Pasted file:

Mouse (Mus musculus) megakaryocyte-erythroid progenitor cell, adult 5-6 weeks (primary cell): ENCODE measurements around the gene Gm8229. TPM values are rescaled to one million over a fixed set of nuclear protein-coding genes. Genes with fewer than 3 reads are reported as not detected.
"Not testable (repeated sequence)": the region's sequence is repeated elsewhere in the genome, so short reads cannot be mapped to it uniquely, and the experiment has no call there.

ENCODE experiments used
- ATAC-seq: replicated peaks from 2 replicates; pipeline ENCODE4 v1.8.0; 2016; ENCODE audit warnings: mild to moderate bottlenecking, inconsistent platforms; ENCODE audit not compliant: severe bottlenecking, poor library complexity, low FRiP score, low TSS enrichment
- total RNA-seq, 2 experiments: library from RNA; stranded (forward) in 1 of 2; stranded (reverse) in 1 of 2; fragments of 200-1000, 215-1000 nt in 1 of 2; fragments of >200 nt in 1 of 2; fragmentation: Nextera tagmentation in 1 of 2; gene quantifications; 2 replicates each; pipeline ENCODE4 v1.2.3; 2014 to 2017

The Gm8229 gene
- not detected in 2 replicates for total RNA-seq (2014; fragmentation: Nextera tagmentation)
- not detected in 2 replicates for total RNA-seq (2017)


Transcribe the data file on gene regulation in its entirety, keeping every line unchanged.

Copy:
Mouse (Mus musculus) megakaryocyte-erythroid progenitor cell, adult 5-6 weeks (primary cell): ENCODE measurements around the gene Gm8229. TPM values are rescaled to one million over a fixed set of nuclear protein-coding genes. Genes with fewer than 3 reads are reported as not detected.
"Not testable (repeated sequence)": the region's sequence is repeated elsewhere in the genome, so short reads cannot be mapped to it uniquely, and the experiment has no call there.

ENCODE experiments used
- ATAC-seq: replicated peaks from 2 replicates; pipeline ENCODE4 v1.8.0; 2016; ENCODE audit warnings: mild to moderate bottlenecking, inconsistent platforms; ENCODE audit not compliant: severe bottlenecking, poor library complexity, low FRiP score, low TSS enrichment
- total RNA-seq, 2 experiments: library from RNA; stranded (forward) in 1 of 2; stranded (reverse) in 1 of 2; fragments of 200-1000, 215-1000 nt in 1 of 2; fragments of >200 nt in 1 of 2; fragmentation: Nextera tagmentation in 1 of 2; gene quantifications; 2 replicates each; pipeline ENCODE4 v1.2.3; 2014 to 2017

The Gm8229 gene
- not detected in 2 replicates for total RNA-seq (2014; fragmentation: Nextera tagmentation)
- not detected in 2 replicates for total RNA-seq (2017)